16.  Stresses in particular the need for sustainable development strategies to combat climate change in future cooperation agreements, including sound water management and sustainable agriculture practices, in order to increase food and water security with a view to ensuring healthy lives and ending hunger and poverty; considers that there are great prospects for new cooperation on climate and energy policy, maritime biodiversity conservation, including innovative measures to combat plastic marine litter, and joint disaster relief, to be organised by setting up efficient emergency points;

17.  Stresses that it is necessary to jointly find solutions for tackling the root causes of migration in some of the ACP countries; believes that working towards an effective multilateral framework for managing global migration flows should become a strategic priority for a future ACP-EU partnership;

18.  Highlights that the future partnership framework should allow for a comprehensive approach to peace and security and that, in this regard, sufficient planning and coordination should be established so as to avoid existing and possible duplications between regional and national support provided by the EU Member States and ACP countries;

19.  Believes that the provisions on peace and security should be strengthened further and that the future partnership should provide for more effective joint action on conflict prevention, including early warning and mediation, peace-building and the tackling of transnational security challenges in order to confront the current trans-regional security threats related to terrorism and violent extremism, all forms of trafficking, including of human beings, weapons and drugs, as well as piracy by which the EU and ACP countries are affected;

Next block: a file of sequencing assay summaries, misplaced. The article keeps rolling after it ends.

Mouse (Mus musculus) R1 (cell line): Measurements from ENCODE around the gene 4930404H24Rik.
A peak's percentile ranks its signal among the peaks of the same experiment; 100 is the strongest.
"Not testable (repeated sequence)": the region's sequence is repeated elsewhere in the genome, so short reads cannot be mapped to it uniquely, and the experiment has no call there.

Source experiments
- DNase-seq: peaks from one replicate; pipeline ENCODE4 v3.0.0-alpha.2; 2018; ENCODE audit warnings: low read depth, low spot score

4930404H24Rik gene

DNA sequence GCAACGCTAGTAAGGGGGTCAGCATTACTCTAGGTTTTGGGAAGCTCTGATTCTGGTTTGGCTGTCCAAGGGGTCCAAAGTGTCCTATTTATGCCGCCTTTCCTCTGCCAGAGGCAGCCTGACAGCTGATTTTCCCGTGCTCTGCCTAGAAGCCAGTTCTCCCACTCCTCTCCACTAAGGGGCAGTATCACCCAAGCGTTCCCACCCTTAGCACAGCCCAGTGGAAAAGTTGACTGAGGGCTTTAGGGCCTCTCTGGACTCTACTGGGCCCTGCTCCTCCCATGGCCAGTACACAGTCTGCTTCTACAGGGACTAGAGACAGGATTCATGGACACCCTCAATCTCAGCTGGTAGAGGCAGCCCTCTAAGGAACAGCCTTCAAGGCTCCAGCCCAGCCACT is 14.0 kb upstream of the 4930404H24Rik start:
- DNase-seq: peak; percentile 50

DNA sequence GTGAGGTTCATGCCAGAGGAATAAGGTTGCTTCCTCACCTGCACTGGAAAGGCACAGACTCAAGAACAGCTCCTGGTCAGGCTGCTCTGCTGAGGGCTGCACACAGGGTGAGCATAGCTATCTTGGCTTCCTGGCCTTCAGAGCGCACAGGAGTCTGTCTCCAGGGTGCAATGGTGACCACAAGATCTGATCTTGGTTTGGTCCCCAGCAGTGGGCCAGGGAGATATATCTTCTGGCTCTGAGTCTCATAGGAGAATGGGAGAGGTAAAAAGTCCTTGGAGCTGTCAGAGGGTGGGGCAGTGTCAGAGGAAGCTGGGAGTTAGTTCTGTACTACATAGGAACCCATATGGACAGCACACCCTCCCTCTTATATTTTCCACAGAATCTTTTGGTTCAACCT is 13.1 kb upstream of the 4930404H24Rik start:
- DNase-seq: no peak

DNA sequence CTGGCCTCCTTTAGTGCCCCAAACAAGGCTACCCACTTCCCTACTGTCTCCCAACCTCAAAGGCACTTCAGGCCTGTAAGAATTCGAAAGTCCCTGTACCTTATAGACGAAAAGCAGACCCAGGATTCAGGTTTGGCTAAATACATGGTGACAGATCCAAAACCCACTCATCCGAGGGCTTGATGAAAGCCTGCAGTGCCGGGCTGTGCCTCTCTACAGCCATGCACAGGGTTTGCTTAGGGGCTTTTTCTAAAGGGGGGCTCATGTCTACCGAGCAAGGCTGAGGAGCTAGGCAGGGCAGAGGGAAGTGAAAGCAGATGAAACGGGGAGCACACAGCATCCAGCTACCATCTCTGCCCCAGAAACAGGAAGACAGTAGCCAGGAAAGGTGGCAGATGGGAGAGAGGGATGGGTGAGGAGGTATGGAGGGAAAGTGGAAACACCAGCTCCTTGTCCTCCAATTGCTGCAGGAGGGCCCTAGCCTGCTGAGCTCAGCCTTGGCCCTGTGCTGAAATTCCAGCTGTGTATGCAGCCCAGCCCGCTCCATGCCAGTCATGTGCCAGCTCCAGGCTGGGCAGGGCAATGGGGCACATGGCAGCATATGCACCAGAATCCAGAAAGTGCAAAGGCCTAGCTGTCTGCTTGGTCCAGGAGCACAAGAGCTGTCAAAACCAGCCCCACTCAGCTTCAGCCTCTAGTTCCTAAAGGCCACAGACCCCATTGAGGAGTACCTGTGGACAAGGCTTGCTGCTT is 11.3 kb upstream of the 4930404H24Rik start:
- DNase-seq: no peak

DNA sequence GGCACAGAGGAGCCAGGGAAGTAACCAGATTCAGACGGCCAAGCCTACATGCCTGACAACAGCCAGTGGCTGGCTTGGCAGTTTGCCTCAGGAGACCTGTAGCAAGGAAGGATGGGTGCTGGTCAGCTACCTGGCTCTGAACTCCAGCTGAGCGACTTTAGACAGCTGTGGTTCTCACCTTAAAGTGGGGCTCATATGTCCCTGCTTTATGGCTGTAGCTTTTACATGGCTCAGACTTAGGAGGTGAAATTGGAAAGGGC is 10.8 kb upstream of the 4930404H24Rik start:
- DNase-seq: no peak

20.  Stresses that a stable security environment is an essential pre-condition if the sustainable development goals are to be achieved; supports, to this end, the creation of a financial instrument dedicated to security and peace within the framework of the future ACP-EU partnership;

21.  Calls for the political dimension of the ACP-EU partnership to be strengthened, in particular with a view to carrying out joint actions and exerting greater influence in international forums; considers that the ACP-EU partnership should try to engage further with other partners at global level (such as the AU and UN) and other international powers wherever possible, and work on enhanced coordination and cooperation, without duplicating work or missions, in order to tackle the challenges of wars, internal conflicts, insecurity, fragility and transition;

22.  Encourages the partners to broaden the framework of eligible states and institutions beyond the group of ACP countries, so long as the countries concerned meet the set requirements; highlights the need to review and reinvigorate the ACP-EU dialogue structures in order to ensure a plurality of partners in institutional dialogues at parliamentary and senior political level; invites the ACP countries to examine the prospects of a more structured relationship with Asian, Latin American, Middle Eastern and North American states, in order to exchange experiences;

23.   Stresses the importance of the ACP-EU Joint Parliamentary Assembly in promoting political dialogue and in developing of an equal partnership between ACP and EU countries.

RESULT OF FINAL VOTE IN COMMITTEE ASKED FOR OPINION

Date adopted

12.7.2016

 

 

 

Result of final vote

+:

–:

0:

53

10

1

Members present for the final vote